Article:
London: London’s top share index rose by midday Tuesday, lifted by a buoyant mining sector as metals prices rallied, and with banks firmer ahead of eagerly-awaited quarterly results from Goldman Sachs.
By 1032 GMT, the FTSE 100 index was up 25.76 points or 0.6% at 4,227.89, after closing 1.8% higher on Monday.
The index has gained over 22% since hitting a six-year low in March, but is still down 4.6% for the year.
“We’ve defined 4,000 as a very strong support point to the current market now,” said Stephen Pope, chief global market strategist at Cantor Fitzgerald.
“Hopefully we’re going to be able to build our bases in the region of the 4,200, 4,300’s for the summer and just try and move on from that as we see earnings coming through, and I’m convinced that earnings will actually be surprising to the upside against completely negative,” he said.
Miners added the most points to the blue chips, with the sector higher as metals prices rose.
Anglo American, Antofagasta, BHP Billiton, ENRC and Rio Tinto added 2.3-4.4%.
Banks advanced, still riding on momentum from the US markets, buoyed after influential bank analyst Meredith Whitney, who had previously been bearish, said in comments to CNBC television that bank shares were in for at least a short-term gain of 15%.
Barclays, HSBC, Lloyds Banking Group and Royal Bank of Scotland put on between 1.7 and 3.1%.
Strength was also seen among insurers. Legal & General, Old Mutual and Prudential added 1.6-2.8%.
Energy stocks pushed higher, as crude stayed above $60 a barrel. BP added 0.8%, BG Group firmed 0.7% and Tullow Oil climbed 3.1%.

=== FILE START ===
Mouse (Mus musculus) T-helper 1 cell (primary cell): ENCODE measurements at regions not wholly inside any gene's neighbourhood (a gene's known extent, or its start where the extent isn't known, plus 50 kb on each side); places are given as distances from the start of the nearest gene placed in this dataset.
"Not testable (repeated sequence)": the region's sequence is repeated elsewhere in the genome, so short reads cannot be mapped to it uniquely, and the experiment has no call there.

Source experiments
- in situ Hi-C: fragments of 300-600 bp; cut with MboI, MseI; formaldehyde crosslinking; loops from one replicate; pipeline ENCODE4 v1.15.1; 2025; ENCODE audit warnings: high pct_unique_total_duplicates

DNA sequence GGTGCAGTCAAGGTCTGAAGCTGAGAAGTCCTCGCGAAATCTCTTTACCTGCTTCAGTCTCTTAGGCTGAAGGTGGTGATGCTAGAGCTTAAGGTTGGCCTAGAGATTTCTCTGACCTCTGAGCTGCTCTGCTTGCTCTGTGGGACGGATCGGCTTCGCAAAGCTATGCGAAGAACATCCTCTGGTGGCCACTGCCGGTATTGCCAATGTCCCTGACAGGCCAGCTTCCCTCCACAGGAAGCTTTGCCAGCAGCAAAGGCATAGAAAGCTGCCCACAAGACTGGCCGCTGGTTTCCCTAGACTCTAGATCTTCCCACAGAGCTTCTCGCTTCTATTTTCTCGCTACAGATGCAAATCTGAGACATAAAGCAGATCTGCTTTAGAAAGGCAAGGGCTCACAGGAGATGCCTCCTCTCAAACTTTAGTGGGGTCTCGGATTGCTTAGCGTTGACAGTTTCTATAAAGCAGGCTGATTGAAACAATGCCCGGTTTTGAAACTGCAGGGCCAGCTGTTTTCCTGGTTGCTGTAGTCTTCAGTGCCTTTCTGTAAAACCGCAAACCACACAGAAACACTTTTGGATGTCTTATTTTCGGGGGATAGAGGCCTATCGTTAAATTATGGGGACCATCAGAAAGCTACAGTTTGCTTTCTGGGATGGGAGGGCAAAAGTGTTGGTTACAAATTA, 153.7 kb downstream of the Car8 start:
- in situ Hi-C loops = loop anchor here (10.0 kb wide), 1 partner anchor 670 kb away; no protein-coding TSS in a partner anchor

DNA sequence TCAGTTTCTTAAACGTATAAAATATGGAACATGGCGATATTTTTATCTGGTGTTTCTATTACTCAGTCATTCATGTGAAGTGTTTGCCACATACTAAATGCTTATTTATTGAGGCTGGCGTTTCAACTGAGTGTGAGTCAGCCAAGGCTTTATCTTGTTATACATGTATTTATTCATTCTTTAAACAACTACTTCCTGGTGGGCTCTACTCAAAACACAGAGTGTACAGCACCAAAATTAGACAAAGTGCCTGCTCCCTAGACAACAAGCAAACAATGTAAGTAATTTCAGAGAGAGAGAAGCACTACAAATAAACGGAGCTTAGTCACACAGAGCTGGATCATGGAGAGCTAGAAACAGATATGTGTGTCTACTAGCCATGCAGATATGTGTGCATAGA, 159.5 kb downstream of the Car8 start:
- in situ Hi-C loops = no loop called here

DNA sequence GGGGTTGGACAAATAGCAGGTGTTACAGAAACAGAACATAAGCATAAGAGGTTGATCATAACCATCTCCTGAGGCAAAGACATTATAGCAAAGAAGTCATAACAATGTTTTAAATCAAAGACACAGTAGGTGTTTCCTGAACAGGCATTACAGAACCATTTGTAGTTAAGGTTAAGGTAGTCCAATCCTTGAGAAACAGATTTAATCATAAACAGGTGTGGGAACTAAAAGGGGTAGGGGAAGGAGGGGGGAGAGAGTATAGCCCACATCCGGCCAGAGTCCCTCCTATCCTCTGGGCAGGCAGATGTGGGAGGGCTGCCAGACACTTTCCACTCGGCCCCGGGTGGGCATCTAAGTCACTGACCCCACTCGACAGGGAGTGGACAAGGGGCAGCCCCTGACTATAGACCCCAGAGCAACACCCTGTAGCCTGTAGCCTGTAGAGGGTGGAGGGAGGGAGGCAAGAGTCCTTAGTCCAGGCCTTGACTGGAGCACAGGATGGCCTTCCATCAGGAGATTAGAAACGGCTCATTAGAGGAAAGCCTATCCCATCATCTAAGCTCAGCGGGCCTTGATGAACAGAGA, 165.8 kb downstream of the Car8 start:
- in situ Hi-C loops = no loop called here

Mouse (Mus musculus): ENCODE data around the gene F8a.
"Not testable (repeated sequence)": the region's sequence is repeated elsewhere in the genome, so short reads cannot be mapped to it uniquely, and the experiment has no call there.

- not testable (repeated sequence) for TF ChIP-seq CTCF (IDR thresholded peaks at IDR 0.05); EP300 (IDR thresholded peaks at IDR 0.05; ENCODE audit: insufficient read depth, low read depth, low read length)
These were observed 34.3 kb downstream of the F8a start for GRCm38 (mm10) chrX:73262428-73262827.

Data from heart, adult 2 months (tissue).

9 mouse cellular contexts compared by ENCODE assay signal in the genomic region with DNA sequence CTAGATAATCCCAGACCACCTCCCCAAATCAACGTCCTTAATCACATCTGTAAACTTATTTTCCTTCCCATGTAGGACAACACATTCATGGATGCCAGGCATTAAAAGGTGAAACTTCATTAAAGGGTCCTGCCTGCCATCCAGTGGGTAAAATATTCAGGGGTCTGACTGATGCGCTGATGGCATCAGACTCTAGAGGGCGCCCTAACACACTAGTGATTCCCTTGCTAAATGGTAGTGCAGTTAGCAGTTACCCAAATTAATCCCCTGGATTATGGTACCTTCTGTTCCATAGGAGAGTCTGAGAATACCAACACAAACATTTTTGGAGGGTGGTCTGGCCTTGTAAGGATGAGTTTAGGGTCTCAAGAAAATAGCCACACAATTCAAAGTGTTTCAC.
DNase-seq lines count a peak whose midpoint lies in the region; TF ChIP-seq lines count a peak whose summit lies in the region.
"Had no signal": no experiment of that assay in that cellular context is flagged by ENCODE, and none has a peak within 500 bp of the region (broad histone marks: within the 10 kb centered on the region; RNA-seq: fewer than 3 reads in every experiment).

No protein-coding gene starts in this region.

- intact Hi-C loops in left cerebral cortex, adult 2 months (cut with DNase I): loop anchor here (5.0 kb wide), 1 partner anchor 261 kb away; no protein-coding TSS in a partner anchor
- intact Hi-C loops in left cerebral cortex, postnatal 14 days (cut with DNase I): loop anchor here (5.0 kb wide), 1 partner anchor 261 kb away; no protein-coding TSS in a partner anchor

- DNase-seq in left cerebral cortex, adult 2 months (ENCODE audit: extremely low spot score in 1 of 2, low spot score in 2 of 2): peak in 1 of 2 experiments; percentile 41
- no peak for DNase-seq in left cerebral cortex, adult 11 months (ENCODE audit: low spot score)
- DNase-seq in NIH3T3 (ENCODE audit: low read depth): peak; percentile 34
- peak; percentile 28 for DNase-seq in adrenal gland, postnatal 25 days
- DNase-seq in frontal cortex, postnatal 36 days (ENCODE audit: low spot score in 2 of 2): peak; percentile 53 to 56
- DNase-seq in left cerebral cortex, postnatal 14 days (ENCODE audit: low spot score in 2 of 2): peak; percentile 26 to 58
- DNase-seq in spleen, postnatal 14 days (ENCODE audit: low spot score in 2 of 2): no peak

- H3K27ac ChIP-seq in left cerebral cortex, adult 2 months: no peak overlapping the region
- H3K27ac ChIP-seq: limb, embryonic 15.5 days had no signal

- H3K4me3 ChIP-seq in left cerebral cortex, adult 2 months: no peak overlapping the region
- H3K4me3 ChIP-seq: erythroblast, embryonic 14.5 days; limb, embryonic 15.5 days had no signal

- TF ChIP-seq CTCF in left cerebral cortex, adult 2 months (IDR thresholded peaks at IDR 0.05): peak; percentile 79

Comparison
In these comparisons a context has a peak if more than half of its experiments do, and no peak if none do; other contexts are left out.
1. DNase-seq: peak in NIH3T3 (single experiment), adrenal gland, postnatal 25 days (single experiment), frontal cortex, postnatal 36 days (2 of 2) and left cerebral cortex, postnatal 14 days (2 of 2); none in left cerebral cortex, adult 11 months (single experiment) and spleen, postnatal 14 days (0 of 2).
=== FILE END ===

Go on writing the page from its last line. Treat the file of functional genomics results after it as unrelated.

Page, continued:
Vodafone was the biggest single drag on the blue chips, down 2.3%, after a downgrade from UBS to “neutral” from “buy” and a cut in the price target chilled appetite for the telecom giant.
UBS said in a note that economic pressures, market share loss and currency effects have combined to put pressure on earnings estimates at the telecoms operator, and that earnings will decline 11% this year.
Economic data gave modest cause for optimism.
The British Retail Consortium said retail sales rose in June as a heatwave drove consumers into shops to stock up on summer clothes, picnic food and garden furniture.
The BRC said like-for-like sales rose 1.4% last month compared with a year ago, more than reversing a 0.8% drop in May.
There was also encouraging news from the beleaguered housing market. House prices in England and Wales fell at their slowest annual pace in almost two years last month, while confidence in the price outlook turned positive for the first time since May 2007, a survey showed on Tuesday.
All eyes this afternoon be on US corporate performance, which will give more of a steer on the likely timing and intensity of economic recovery. Alongside Goldman Sachs, Intel and Johnson & Johnson are also scheduled to release quarterly results.